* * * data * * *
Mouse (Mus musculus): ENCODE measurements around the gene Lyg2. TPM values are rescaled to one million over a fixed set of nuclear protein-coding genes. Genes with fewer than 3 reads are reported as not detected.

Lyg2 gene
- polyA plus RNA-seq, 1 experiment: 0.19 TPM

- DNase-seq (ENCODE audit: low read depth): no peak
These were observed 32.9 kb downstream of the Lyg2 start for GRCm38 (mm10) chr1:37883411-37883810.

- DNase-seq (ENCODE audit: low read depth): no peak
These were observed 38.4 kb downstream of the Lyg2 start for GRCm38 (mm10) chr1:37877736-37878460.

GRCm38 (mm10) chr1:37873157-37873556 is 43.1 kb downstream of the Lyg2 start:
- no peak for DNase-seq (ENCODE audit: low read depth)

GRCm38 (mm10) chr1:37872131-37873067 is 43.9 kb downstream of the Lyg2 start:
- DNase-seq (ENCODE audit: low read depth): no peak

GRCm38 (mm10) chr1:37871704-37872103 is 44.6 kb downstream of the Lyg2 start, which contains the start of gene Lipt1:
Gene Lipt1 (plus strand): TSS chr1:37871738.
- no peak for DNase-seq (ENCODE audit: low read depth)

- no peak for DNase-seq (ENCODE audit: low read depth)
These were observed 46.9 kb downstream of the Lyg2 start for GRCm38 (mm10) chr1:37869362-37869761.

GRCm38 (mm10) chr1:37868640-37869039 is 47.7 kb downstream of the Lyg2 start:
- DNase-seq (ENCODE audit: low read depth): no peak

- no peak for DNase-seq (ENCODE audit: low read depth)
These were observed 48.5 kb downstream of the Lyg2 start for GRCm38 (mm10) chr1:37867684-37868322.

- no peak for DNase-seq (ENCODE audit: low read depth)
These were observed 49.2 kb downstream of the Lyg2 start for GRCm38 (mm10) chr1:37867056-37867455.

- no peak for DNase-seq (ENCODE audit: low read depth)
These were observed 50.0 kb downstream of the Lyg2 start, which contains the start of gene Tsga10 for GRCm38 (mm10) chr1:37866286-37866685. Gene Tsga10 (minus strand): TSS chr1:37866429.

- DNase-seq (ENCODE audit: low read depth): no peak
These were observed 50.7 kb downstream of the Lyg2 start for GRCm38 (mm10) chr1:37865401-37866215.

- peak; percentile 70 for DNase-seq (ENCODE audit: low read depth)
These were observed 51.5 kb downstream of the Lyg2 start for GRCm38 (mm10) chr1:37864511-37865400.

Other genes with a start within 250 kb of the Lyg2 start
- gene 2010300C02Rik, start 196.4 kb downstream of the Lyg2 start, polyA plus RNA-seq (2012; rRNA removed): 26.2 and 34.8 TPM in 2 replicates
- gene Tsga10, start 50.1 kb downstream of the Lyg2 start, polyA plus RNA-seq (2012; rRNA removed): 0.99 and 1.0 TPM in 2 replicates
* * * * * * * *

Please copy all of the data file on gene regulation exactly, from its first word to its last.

Mouse (Mus musculus): ENCODE measurements around the gene Lyg2. TPM values are rescaled to one million over a fixed set of nuclear protein-coding genes. Genes with fewer than 3 reads are reported as not detected.

Lyg2 gene
- polyA plus RNA-seq, 1 experiment: 0.19 TPM

- DNase-seq (ENCODE audit: low read depth): no peak
These were observed 32.9 kb downstream of the Lyg2 start for GRCm38 (mm10) chr1:37883411-37883810.

- DNase-seq (ENCODE audit: low read depth): no peak
These were observed 38.4 kb downstream of the Lyg2 start for GRCm38 (mm10) chr1:37877736-37878460.

GRCm38 (mm10) chr1:37873157-37873556 is 43.1 kb downstream of the Lyg2 start:
- no peak for DNase-seq (ENCODE audit: low read depth)

GRCm38 (mm10) chr1:37872131-37873067 is 43.9 kb downstream of the Lyg2 start:
- DNase-seq (ENCODE audit: low read depth): no peak

GRCm38 (mm10) chr1:37871704-37872103 is 44.6 kb downstream of the Lyg2 start, which contains the start of gene Lipt1:
Gene Lipt1 (plus strand): TSS chr1:37871738.
- no peak for DNase-seq (ENCODE audit: low read depth)

- no peak for DNase-seq (ENCODE audit: low read depth)
These were observed 46.9 kb downstream of the Lyg2 start for GRCm38 (mm10) chr1:37869362-37869761.

GRCm38 (mm10) chr1:37868640-37869039 is 47.7 kb downstream of the Lyg2 start:
- DNase-seq (ENCODE audit: low read depth): no peak

- no peak for DNase-seq (ENCODE audit: low read depth)
These were observed 48.5 kb downstream of the Lyg2 start for GRCm38 (mm10) chr1:37867684-37868322.

- no peak for DNase-seq (ENCODE audit: low read depth)
These were observed 49.2 kb downstream of the Lyg2 start for GRCm38 (mm10) chr1:37867056-37867455.

- no peak for DNase-seq (ENCODE audit: low read depth)
These were observed 50.0 kb downstream of the Lyg2 start, which contains the start of gene Tsga10 for GRCm38 (mm10) chr1:37866286-37866685. Gene Tsga10 (minus strand): TSS chr1:37866429.

- DNase-seq (ENCODE audit: low read depth): no peak
These were observed 50.7 kb downstream of the Lyg2 start for GRCm38 (mm10) chr1:37865401-37866215.

- peak; percentile 70 for DNase-seq (ENCODE audit: low read depth)
These were observed 51.5 kb downstream of the Lyg2 start for GRCm38 (mm10) chr1:37864511-37865400.

Other genes with a start within 250 kb of the Lyg2 start
- gene 2010300C02Rik, start 196.4 kb downstream of the Lyg2 start, polyA plus RNA-seq (2012; rRNA removed): 26.2 and 34.8 TPM in 2 replicates
- gene Tsga10, start 50.1 kb downstream of the Lyg2 start, polyA plus RNA-seq (2012; rRNA removed): 0.99 and 1.0 TPM in 2 replicates